The second book of 2008 to make me cry

Despite the way it appears, I don’t often cry while reading. In fact before I read Atonement, I could only think of two other books that made me cry. And now, here I am two months into 2008 and I’ve already cried twice while reading.

You might think it’s because I’ve gone soft. But you’d be wrong. It’s because I keep reading beautifully written, moving books. This time it was Kaui Hart Hemmings’ The Descendants.

I was pretty stoked to read The Descendants because it was based on my favorite short story of 2004, “The Minor Wars.” Thankfully, the novel does not disappoint. For a little bit in the middle I was worried, but the ending is perfect and true and makes the meandering well worth enduring.

The plot revolves around Matt King a Hawaiian lawyer with two daughters and a wife lingering in a coma between life and death. Matt finds out that his wife, Joanie, isn’t going to recover, and because she has a living will they’ll be taking her off of life support. Matt sets out to tell all the people in Joanie’s life that they better get over there to say their goodbyes. Along the way Matt finds out some secrets about his wife that would have been better going with her to her grave.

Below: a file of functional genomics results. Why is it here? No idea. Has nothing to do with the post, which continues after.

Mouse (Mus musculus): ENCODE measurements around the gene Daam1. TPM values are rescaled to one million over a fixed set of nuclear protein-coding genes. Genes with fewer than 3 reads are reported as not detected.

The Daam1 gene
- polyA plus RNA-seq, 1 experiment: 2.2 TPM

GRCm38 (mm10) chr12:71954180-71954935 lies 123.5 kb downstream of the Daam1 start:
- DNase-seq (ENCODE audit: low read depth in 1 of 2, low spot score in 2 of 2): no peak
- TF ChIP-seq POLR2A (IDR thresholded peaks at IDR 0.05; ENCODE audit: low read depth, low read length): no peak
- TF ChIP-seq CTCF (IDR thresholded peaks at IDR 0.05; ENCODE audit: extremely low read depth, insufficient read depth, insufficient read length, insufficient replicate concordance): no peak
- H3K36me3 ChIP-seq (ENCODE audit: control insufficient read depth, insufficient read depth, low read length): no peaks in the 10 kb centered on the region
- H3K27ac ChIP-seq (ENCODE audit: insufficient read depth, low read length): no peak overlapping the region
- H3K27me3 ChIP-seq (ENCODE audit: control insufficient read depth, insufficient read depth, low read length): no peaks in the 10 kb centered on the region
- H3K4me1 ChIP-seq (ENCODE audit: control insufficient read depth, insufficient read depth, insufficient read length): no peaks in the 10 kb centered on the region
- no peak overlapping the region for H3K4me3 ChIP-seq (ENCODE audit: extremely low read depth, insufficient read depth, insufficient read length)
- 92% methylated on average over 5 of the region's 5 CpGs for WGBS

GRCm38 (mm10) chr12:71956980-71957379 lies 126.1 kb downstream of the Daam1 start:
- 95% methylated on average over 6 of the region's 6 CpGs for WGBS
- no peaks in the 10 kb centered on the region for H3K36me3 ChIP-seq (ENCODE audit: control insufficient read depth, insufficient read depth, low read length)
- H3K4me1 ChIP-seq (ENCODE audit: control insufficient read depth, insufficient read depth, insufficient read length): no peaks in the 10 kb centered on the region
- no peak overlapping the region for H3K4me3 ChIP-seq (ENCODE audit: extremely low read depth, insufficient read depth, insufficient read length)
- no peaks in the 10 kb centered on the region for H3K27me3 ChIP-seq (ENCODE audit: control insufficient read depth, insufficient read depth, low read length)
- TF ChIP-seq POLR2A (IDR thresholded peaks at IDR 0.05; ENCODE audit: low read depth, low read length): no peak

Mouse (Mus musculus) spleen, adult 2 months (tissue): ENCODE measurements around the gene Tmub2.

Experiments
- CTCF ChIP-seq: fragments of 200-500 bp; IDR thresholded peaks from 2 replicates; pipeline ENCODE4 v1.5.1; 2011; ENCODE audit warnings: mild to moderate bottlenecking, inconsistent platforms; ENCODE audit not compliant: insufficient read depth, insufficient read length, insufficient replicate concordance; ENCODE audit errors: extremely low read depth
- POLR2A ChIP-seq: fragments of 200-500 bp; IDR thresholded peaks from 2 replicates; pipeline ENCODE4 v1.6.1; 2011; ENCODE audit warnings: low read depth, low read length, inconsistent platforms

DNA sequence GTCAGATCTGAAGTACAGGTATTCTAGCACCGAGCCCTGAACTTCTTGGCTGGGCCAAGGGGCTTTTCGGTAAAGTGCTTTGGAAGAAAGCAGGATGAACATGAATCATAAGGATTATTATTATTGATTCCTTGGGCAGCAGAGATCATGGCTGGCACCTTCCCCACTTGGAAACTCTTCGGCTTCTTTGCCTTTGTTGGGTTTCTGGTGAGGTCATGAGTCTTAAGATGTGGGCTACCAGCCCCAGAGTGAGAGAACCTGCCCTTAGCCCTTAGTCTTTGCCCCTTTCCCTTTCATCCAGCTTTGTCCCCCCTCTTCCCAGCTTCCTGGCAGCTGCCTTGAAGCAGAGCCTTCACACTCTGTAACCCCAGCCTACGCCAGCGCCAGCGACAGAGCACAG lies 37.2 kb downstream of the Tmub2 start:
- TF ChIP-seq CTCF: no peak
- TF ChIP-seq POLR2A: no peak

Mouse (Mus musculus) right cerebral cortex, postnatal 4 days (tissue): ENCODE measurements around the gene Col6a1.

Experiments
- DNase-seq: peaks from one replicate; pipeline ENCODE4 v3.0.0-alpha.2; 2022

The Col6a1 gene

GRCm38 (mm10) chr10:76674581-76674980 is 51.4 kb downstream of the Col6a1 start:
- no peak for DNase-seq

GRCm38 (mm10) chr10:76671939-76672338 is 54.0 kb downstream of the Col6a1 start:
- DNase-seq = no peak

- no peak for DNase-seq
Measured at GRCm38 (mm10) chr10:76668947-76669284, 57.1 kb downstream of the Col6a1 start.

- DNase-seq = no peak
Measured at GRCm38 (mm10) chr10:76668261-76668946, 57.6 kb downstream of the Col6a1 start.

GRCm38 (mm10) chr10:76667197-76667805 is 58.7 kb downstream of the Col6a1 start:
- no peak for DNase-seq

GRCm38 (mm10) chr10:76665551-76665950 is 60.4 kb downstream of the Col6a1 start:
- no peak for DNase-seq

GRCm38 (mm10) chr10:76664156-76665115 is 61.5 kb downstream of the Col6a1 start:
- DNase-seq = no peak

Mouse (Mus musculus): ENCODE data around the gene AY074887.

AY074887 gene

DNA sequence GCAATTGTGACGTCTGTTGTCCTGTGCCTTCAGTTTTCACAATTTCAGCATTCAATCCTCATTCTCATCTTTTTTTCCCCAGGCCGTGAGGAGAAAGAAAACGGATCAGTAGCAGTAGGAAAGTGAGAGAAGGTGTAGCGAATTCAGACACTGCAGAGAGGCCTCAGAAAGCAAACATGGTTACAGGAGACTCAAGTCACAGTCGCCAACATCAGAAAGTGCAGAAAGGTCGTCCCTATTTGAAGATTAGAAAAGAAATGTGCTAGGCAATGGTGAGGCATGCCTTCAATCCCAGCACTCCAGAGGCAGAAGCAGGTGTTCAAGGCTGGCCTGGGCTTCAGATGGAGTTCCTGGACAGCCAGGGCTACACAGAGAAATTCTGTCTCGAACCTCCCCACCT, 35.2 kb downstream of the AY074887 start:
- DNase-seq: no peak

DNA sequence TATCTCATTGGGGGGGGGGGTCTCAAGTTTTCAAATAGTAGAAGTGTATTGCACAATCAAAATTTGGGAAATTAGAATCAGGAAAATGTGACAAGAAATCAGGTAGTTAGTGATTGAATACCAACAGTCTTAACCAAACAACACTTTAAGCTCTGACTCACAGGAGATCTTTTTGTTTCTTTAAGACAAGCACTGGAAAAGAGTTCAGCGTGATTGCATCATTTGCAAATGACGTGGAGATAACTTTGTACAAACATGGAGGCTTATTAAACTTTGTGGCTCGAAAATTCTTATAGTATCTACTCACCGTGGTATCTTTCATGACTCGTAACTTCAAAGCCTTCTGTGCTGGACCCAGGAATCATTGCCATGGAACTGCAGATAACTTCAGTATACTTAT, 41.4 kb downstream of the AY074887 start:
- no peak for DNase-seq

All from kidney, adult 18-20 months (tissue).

Oh and as if that’s not enough to deal with he, has to figure out how to be a parent to his daughters one a rebellious teenager and one a weird ten year old.

So the whole premise is fraught with drama right? It’s great because it makes you want to turn every single page as soon as you can. None of the tensions or conflicts in the book feel forced or melodramatic at all, which is amazing if you really think about it. Hemmings handles it all so well.

What I loved the most about this book was how Matt had to struggle with his grief over losing his wife and his anger at her betrayals. It’s very good reading to see him swing from one extreme to the next. I kind of have a big, fat crush on the imaginary Matt King. The character was so flawed in a way that felt really genuine. I really want to lick him.

And now that I think about it, what really is a feat, is how Hemmings’ made Joanie, the woman in the coma, such a full-bodied and vibrant character without relying heavily on flashback. You get to know Joanie mostly through the other characters. It’s really pretty rad.

The scene where Matt finally says goodbye to his Joanie will break your heart. I guarantee it.

So, as an aside, I discovered this morning that the hardcover edition of Hemmings’ short story collection The House of Thieves is on sale for only $4.99. Holy shit! And it includes the story “Minor Wars” which is totally worth the $4.99 alone. Go get it!

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